Selectmen to discuss parking changes

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FARMINGTON – A public hearing will be held 6:30 Tuesday night to discuss changes to the town’s traffic ordinance that include increased fines to keep pace with state law, along with parking limits and prohibiting parking on Middle Street so buses can maneuver in and out of the UMF/Mallett School parking lot.

The public can have their say with the proposed changes that include increasing fines from $5 to $10 if a parking time limit is exceeded. Parking limits are two hours for most spaces in downtown and three hours in the municipal lot between Main and High Streets. Parking violations such as parking next to a hydrant or parking in a prohibited area will jump from $10 to $20. Parking in a handicap space without the proper identification card hung on the dashboard mirror and/or a special designation on the license plate will mean a fine of $200. Farmington’s traffic ordinance is currently set at $100, but the state has jumped the penalty fine to $200.

In other parking matters, a two-hour limit is proposed for the seven parking spaces at the Main Street end of Church Street. After the street’s renovation was completed, which included parallel parking on both sides of the one-way street, the need to reserve a few parking spaces with a greater turnover rate for shoppers or visitors to businesses, such as the Church Street Commons offices, was seen as needed by the town’s Parking Committee, said Town Manager Richard Davis. Amendment to the traffic ordinance would also prohibit overnight parking in the seven spaces. Unlimited parking would remain at the other end of Church Street towards High Street, where a few apartment houses are located, if selectmen approve the change.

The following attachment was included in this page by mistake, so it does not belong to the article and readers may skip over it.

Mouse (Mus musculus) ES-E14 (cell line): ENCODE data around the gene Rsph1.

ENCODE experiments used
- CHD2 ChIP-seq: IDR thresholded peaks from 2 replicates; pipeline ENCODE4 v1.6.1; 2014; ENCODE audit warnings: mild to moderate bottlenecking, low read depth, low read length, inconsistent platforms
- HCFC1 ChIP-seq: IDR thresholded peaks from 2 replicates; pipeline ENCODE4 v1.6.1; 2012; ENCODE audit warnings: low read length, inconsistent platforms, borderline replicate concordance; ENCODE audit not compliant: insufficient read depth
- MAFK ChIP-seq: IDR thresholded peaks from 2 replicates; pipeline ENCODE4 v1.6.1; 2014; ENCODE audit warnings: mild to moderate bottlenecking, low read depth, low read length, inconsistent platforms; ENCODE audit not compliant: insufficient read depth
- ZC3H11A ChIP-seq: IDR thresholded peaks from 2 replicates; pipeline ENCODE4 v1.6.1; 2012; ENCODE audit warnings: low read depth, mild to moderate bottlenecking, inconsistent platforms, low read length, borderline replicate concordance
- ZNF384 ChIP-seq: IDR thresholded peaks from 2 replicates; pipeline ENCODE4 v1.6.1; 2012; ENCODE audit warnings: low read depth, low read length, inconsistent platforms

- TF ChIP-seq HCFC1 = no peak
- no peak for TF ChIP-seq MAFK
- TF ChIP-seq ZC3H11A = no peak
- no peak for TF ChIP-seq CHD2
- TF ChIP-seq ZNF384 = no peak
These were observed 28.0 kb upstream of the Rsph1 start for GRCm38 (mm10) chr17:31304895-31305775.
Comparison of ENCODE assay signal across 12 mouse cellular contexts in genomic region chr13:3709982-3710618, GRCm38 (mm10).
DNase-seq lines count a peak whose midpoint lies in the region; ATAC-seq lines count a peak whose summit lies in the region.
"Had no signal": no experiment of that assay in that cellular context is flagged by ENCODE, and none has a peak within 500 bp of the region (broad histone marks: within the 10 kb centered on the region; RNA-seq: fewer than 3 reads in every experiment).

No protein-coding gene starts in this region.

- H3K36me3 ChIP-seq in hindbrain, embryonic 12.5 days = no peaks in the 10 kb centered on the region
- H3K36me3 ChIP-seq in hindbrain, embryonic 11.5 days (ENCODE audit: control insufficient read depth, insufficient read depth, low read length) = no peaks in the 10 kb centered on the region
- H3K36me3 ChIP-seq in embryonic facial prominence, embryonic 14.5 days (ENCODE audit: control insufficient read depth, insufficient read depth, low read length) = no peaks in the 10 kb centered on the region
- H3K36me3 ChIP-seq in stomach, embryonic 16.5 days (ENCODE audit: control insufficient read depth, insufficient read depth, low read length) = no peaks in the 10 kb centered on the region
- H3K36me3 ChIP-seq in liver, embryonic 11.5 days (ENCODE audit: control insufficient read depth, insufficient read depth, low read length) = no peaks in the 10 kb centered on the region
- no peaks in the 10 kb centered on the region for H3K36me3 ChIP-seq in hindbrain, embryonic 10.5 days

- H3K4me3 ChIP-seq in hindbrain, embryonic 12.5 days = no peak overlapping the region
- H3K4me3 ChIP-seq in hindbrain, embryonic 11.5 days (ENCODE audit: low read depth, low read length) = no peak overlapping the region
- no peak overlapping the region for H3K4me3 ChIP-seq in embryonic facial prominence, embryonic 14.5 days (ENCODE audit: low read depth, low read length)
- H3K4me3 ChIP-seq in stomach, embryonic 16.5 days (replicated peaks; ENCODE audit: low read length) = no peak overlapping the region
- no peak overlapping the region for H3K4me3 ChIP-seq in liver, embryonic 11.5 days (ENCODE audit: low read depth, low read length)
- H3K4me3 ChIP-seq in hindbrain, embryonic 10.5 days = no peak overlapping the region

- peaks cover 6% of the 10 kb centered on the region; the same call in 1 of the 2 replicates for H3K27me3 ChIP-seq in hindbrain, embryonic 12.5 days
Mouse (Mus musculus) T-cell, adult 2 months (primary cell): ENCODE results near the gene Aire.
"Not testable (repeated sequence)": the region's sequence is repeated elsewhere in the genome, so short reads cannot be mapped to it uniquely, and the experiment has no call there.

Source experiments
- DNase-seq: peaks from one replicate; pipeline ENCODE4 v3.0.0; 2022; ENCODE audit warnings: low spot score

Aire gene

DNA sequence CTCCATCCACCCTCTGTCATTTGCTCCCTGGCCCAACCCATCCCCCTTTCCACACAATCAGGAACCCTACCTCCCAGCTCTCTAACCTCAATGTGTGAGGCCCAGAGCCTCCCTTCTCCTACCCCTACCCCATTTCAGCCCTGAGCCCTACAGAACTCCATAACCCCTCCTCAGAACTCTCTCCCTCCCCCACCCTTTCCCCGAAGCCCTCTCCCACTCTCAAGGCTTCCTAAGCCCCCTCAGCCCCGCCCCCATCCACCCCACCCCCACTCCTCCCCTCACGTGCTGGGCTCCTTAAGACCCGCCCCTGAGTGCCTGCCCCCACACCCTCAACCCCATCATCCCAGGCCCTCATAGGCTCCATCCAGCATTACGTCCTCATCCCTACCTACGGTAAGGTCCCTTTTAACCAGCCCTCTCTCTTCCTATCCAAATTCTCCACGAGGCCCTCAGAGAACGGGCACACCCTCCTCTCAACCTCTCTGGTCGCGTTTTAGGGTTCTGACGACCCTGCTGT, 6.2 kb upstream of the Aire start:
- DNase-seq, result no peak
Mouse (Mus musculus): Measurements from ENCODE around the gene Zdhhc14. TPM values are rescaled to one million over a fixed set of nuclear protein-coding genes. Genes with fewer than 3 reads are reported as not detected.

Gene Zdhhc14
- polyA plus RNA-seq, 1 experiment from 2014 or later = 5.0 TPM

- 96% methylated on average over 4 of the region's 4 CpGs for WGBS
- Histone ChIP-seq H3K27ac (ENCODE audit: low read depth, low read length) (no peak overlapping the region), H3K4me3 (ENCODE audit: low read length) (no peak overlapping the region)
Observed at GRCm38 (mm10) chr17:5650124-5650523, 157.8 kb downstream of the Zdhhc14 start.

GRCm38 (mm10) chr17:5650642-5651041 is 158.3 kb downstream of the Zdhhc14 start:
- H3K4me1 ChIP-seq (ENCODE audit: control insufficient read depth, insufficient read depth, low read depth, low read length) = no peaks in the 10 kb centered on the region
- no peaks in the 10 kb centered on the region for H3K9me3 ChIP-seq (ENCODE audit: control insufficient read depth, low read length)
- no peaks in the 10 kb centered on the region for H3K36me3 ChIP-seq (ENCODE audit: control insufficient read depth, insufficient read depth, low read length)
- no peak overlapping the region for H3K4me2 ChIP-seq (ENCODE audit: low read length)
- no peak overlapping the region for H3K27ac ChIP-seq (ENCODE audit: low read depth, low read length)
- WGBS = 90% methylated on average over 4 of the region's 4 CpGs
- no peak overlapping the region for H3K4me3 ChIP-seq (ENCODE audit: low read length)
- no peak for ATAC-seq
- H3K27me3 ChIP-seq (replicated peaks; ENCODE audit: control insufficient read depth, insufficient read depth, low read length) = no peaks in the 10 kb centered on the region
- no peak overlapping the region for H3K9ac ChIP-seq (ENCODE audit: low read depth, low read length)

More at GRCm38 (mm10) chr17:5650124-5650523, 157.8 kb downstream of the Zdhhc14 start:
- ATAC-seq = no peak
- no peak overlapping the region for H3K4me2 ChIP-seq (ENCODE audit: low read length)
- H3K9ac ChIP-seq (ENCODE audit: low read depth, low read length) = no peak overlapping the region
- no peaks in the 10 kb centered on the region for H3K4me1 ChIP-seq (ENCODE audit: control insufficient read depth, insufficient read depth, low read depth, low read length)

Another proposal is to eliminate a few parking spaces on the north side of Middle Street from the corner of High Street to the UMF/Mallett School parking lot so buses can make the turn out of the lot easier.

In other matters, MSAD 9 director Francis Orcutt has resigned his longtime post and selectmen will discuss the process in finding a replacement. Also, the idea of moving town meeting from the traditional second Monday night in March to a Saturday will be explored, along with putting the article pertaining to LD1, which limits spending, near the beginning of the warrant instead of at the end.

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